Following the success of our Limeplastering workshop in September the EcoCentre is currently seeking expressions of interest in attending future workshops on limeplastering and also construction using wattle & daub techniques. Stephen Moller and family will be back to run the limeplastering workshop most likely mid-late February, the wattle & daub one depends on interest shown. Email email@example.com or call in to the EcoCentre and add your name to the lists if you’re interested.
Both techniques are heritage building skills that are coming back into their own as low impact sustainable options. Being able to use products from the land you’re building on really strengthens the connection to the whenua and ensures a low carbon footprint in terms of shipping materials in.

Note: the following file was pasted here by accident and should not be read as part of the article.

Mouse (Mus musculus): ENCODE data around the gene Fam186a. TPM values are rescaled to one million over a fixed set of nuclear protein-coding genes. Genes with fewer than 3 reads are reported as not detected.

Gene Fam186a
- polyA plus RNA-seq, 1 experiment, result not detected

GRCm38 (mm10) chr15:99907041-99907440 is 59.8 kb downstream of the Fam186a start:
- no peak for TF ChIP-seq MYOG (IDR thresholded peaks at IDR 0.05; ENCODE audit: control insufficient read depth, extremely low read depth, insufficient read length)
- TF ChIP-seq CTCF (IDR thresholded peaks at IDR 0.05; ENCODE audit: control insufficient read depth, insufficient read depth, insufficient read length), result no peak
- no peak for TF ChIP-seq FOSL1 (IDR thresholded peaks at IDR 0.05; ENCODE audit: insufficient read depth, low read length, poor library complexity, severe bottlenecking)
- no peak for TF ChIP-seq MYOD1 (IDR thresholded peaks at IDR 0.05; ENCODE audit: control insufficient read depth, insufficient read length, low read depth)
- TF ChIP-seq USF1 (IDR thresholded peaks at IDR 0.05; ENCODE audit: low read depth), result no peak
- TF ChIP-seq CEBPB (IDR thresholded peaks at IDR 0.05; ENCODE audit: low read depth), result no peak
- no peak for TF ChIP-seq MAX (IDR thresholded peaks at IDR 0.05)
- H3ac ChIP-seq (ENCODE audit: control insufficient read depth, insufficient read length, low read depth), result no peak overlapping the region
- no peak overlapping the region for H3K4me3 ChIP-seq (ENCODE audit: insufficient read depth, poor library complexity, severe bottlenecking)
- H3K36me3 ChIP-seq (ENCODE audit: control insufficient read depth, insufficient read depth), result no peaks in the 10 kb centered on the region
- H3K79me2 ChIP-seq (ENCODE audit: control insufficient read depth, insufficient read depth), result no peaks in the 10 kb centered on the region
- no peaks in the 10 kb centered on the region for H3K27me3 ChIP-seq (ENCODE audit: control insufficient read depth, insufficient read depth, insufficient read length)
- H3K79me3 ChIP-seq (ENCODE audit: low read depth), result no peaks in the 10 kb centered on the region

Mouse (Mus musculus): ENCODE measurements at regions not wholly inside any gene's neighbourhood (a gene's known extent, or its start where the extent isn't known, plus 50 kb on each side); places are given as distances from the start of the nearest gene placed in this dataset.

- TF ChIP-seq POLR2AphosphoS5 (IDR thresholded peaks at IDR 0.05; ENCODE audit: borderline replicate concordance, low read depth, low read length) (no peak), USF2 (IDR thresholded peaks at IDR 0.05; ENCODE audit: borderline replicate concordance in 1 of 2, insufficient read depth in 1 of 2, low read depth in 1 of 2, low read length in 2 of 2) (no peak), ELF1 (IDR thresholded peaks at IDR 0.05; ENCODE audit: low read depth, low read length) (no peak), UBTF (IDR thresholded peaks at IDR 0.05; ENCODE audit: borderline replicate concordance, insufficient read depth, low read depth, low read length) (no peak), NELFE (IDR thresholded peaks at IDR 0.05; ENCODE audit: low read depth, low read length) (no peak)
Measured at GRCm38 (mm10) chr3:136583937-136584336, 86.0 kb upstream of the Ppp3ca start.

Many think of wattle and daub as being a short lifespan method of building, but there are wattle & daub houses built in the 1100s still standing in Europe! Bamboo can be used for the withies (the bits you weave with round the posts, known as staves) which makes it an especially appropriate method for the Far North given how well bamboo grows up here, and how quickly it regenerates after harvesting. Another local material, harakeke fibres, could be used in the daub.
For an idea of what is involved check out the videos of wattle and daub construction at lowimpact.org
Both limeplastering and wattle and daub construction are time consuming, but the low financial costs involved, as well as the environmental benefits of the construction and end result make it worthwhile. As with rammed earth, cob built or poured earth houses, wattle and daub with limeplaster result in a breathable home which is much healthier and shouldn’t get damp and mouldy.